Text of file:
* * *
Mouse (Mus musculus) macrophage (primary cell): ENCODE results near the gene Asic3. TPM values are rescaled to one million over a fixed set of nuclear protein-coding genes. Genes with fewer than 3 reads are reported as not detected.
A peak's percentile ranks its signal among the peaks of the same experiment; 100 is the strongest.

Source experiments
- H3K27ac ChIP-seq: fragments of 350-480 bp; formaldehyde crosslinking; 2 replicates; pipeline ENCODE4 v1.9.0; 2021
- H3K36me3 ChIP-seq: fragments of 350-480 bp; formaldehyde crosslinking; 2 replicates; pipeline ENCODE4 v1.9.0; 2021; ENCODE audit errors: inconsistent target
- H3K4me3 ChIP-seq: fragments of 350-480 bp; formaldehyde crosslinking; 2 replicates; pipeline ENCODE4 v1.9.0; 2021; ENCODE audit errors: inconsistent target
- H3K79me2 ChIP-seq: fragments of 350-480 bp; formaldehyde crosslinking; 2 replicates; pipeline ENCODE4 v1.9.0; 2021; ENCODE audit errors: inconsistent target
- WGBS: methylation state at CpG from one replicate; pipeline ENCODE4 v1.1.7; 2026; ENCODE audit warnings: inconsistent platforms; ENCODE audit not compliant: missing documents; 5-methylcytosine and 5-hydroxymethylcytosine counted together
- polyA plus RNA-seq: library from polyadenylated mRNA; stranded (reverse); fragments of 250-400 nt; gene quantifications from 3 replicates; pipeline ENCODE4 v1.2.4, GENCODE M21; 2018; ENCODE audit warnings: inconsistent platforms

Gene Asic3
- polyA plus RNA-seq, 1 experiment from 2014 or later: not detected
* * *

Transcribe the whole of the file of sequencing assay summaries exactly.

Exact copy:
Mouse (Mus musculus) macrophage (primary cell): ENCODE results near the gene Asic3. TPM values are rescaled to one million over a fixed set of nuclear protein-coding genes. Genes with fewer than 3 reads are reported as not detected.
A peak's percentile ranks its signal among the peaks of the same experiment; 100 is the strongest.

Source experiments
- H3K27ac ChIP-seq: fragments of 350-480 bp; formaldehyde crosslinking; 2 replicates; pipeline ENCODE4 v1.9.0; 2021
- H3K36me3 ChIP-seq: fragments of 350-480 bp; formaldehyde crosslinking; 2 replicates; pipeline ENCODE4 v1.9.0; 2021; ENCODE audit errors: inconsistent target
- H3K4me3 ChIP-seq: fragments of 350-480 bp; formaldehyde crosslinking; 2 replicates; pipeline ENCODE4 v1.9.0; 2021; ENCODE audit errors: inconsistent target
- H3K79me2 ChIP-seq: fragments of 350-480 bp; formaldehyde crosslinking; 2 replicates; pipeline ENCODE4 v1.9.0; 2021; ENCODE audit errors: inconsistent target
- WGBS: methylation state at CpG from one replicate; pipeline ENCODE4 v1.1.7; 2026; ENCODE audit warnings: inconsistent platforms; ENCODE audit not compliant: missing documents; 5-methylcytosine and 5-hydroxymethylcytosine counted together
- polyA plus RNA-seq: library from polyadenylated mRNA; stranded (reverse); fragments of 250-400 nt; gene quantifications from 3 replicates; pipeline ENCODE4 v1.2.4, GENCODE M21; 2018; ENCODE audit warnings: inconsistent platforms

Gene Asic3
- polyA plus RNA-seq, 1 experiment from 2014 or later: not detected